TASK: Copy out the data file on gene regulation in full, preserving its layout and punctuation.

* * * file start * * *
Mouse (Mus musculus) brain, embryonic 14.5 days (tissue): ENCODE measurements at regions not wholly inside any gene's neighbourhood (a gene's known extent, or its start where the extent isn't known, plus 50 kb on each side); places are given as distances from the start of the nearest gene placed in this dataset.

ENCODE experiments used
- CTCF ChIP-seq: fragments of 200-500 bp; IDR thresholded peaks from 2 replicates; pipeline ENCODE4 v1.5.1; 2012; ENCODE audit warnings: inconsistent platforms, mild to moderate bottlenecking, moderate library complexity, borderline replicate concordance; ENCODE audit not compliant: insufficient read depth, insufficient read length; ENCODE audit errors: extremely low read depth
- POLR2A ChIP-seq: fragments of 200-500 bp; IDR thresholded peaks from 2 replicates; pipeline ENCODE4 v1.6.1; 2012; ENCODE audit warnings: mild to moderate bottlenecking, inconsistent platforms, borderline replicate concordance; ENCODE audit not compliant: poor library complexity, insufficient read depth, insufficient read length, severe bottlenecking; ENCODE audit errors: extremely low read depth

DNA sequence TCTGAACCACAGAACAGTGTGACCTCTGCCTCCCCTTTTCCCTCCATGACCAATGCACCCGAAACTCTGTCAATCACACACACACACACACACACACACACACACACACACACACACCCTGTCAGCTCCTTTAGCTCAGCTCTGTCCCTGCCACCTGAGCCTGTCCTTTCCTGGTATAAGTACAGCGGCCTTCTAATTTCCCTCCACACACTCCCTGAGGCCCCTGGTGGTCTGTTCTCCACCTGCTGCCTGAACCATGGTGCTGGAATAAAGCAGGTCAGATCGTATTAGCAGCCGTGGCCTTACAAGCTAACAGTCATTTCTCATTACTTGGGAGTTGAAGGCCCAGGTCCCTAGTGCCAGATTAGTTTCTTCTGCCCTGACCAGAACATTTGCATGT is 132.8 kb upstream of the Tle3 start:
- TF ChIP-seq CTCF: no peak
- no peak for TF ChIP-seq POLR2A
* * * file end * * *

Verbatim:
Mouse (Mus musculus) brain, embryonic 14.5 days (tissue): ENCODE measurements at regions not wholly inside any gene's neighbourhood (a gene's known extent, or its start where the extent isn't known, plus 50 kb on each side); places are given as distances from the start of the nearest gene placed in this dataset.

ENCODE experiments used
- CTCF ChIP-seq: fragments of 200-500 bp; IDR thresholded peaks from 2 replicates; pipeline ENCODE4 v1.5.1; 2012; ENCODE audit warnings: inconsistent platforms, mild to moderate bottlenecking, moderate library complexity, borderline replicate concordance; ENCODE audit not compliant: insufficient read depth, insufficient read length; ENCODE audit errors: extremely low read depth
- POLR2A ChIP-seq: fragments of 200-500 bp; IDR thresholded peaks from 2 replicates; pipeline ENCODE4 v1.6.1; 2012; ENCODE audit warnings: mild to moderate bottlenecking, inconsistent platforms, borderline replicate concordance; ENCODE audit not compliant: poor library complexity, insufficient read depth, insufficient read length, severe bottlenecking; ENCODE audit errors: extremely low read depth

DNA sequence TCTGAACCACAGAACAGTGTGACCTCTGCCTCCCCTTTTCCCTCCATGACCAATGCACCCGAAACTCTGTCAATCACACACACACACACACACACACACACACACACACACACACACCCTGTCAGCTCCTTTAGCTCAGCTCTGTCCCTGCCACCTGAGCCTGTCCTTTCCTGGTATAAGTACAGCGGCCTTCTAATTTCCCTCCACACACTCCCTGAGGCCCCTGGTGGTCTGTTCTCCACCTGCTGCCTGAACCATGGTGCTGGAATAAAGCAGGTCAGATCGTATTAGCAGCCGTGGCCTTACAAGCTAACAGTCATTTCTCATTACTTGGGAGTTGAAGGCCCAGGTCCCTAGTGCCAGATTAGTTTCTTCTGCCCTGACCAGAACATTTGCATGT is 132.8 kb upstream of the Tle3 start:
- TF ChIP-seq CTCF: no peak
- no peak for TF ChIP-seq POLR2A